Newsworthy should be as gender-neutral a term as the word reporter. Sadly, although women have flooded the field of journalism, the folks who decide who and what should be covered are still working out of a testosterone-soaked playbook.


A report released Monday by the Project for Excellence in Journalism tells a tale most everyone in journalism knows and few do anything about: "The Gender Gap: Women Are Still Missing as Sources for Journalists" documents once again how rarely women -- ordinary women as well as those who are in leadership positions -- make it into the news.


The study found that more than three-quarters of all news stories contain male sources, while only one-third of stories contain even a single female source. The researchers examined over 16,800 news stories across 45 different media outlets during 20 randomly selected days over nine months, and the disparity held true across newspapers, network news and the online world.


Here are just some of the report's findings.



  • The only place where women were a source in more than half the news stories was in the lifestyle section.

  • The subject women were least likely to be cited on was foreign affairs.

  • Only 14 percent of the stories on the front page of the sports section cited a woman, versus 86 percent that contained at least one male source.

  • On network television, the morning news programs, which often cover lighter fare, relied more on female sources than the evening programs.

  • On the most in-depth nightly news show -- "The NewsHour" on PBS -- stories were three and a half times as likely to rely on a male source as a female source.

These findings support the views expressed by many female journalists: news organizations rely on a recipe for news and those stories rarely use women as sources, except in the most retro-stereotypical manner. 


Moreover, the report's release comes on the heels of March's intense, industry-wide conversation about the percentage of women featured on op-ed pages: The Los Angeles Times had 20 percent; The New York Times had 17 percent (before Maureen Dowd went on book leave as was replaced with a guy) and The Washington Post a mere 10 percent, as reported by Michele Weldon in Women's eNews.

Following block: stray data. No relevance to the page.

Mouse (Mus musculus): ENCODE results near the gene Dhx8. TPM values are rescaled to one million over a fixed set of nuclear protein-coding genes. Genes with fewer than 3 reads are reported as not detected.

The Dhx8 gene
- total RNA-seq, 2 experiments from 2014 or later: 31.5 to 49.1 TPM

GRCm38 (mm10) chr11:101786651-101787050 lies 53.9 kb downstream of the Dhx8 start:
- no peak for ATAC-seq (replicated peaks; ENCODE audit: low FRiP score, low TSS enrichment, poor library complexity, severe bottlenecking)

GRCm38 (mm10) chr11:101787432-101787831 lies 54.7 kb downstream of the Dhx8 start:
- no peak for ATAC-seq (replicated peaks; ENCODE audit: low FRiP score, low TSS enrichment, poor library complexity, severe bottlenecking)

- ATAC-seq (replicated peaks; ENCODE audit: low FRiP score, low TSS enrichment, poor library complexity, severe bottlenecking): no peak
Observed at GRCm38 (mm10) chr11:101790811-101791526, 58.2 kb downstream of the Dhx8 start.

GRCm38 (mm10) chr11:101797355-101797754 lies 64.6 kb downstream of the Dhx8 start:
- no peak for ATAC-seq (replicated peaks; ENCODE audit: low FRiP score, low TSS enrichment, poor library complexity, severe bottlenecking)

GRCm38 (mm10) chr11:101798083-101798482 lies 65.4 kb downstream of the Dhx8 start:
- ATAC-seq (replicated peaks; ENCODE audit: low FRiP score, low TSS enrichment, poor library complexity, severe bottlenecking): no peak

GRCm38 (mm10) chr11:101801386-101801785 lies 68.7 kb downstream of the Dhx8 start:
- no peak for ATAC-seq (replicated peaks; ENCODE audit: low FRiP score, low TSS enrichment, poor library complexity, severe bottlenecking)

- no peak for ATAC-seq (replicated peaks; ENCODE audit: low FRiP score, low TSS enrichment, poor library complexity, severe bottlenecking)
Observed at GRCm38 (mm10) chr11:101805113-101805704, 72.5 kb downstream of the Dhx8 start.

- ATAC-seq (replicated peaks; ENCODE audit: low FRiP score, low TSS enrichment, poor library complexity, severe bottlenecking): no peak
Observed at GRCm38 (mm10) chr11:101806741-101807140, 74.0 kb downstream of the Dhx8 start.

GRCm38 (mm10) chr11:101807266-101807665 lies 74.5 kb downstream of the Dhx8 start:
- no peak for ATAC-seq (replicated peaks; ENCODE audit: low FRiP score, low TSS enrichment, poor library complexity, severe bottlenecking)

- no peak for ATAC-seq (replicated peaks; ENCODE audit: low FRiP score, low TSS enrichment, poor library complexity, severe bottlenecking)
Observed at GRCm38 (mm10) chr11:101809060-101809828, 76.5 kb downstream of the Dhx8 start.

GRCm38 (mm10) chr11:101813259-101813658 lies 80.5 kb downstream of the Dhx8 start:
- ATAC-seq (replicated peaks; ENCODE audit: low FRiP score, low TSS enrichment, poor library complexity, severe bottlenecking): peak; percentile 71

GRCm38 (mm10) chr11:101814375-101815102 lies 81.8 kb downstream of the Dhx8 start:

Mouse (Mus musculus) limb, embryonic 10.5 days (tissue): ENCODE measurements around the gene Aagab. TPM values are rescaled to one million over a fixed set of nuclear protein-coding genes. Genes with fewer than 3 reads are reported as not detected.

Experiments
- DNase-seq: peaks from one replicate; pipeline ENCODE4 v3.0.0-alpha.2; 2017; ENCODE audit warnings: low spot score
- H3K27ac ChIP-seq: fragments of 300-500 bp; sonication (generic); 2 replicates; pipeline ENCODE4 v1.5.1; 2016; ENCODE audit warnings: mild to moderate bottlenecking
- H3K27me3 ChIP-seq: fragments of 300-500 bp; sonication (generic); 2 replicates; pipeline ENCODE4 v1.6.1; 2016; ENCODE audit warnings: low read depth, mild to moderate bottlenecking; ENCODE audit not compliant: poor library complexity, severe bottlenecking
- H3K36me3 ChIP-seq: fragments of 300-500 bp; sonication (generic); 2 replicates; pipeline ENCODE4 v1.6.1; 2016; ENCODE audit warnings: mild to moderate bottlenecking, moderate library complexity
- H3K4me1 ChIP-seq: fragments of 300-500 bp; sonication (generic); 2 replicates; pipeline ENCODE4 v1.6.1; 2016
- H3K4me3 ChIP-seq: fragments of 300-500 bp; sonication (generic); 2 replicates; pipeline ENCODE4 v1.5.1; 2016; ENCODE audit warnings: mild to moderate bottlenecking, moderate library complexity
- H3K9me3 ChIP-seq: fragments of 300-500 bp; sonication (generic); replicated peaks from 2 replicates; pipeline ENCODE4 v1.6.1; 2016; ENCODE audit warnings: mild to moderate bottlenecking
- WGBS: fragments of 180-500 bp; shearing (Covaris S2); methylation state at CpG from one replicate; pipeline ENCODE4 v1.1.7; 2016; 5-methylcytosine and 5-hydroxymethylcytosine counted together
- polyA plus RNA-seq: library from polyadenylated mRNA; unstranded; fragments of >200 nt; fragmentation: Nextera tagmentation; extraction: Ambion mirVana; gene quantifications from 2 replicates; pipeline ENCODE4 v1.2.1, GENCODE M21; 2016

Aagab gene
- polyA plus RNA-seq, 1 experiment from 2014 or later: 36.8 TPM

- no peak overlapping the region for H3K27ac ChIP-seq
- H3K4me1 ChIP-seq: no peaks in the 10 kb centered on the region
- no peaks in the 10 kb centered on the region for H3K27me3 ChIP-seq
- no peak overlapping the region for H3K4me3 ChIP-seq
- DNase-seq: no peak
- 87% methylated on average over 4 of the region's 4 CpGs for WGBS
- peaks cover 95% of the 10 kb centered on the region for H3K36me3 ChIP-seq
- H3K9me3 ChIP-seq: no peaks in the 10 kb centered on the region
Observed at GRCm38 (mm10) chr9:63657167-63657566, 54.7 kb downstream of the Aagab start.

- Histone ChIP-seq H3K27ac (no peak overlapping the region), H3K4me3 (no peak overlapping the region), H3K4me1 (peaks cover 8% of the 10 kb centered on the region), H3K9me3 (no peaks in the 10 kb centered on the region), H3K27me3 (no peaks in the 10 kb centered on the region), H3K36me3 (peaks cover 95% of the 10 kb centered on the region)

The study is new -- in that it is industry-wide -- but its findings are similar to other research that has asked the gender question.


However and whenever the data has been gathered, the facts remain basically the same, even though women have been the majority in journalism schools since 1977 and have filled a majority of entry-level journalism jobs for decades now. 


Many believe that the industry's failure to include ample women in the news and on the op-ed pages is linked to its failure to promote women to management: Only about one-third or fewer of the top managers throughout the news industry are female. Moreover, when female middle managers are asked about their future, two-thirds say they will leave the newsroom because they saw no chance for advancement because they believed their gender would hold them back.


How could news organizations do better? Most news organizations send reporters where the guys are: the police, fire, military, city councils, state legislatures, governor mansions, Congress and the White House.


To include women, media need to expand their vision of news.


One example: In March, Allison Stevens, a Women's eNews reporter, sat in a Supreme Court hearing on a case that had enormous significance to U. S. women. At issue was whether police could be sued if they absolutely refuse to enforce a restraining order against a violent spouse. The woman who brought the case is a mother of three murdered children -- killed by her ex-husband during the hours she had made repeated calls to her local police department begging them to intervene.


If you read Stevens' report you know that Justice Antonin Scalia was openly sarcastic and even Justice Ruth Bader Ginsberg was publicly doubtful about the validity of the mother's arguments.


If you relied on other news media, you would have known nothing about what happened that day at the High Court; There was total silence about an issue that profoundly affects whether hundreds of thousands of women and children in the United States will live in jeopardy or peace.


If other media covered the advocates seeking to reduce domestic violence as well as they do law enforcement agencies, they would have been in court that day too, had a hell of a story, served their readers and bumped their "women cited as source" statistics up a bit.


Rita Henley Jensen is a prize-winning investigative reporter and founder of the independent news service Women's eNews.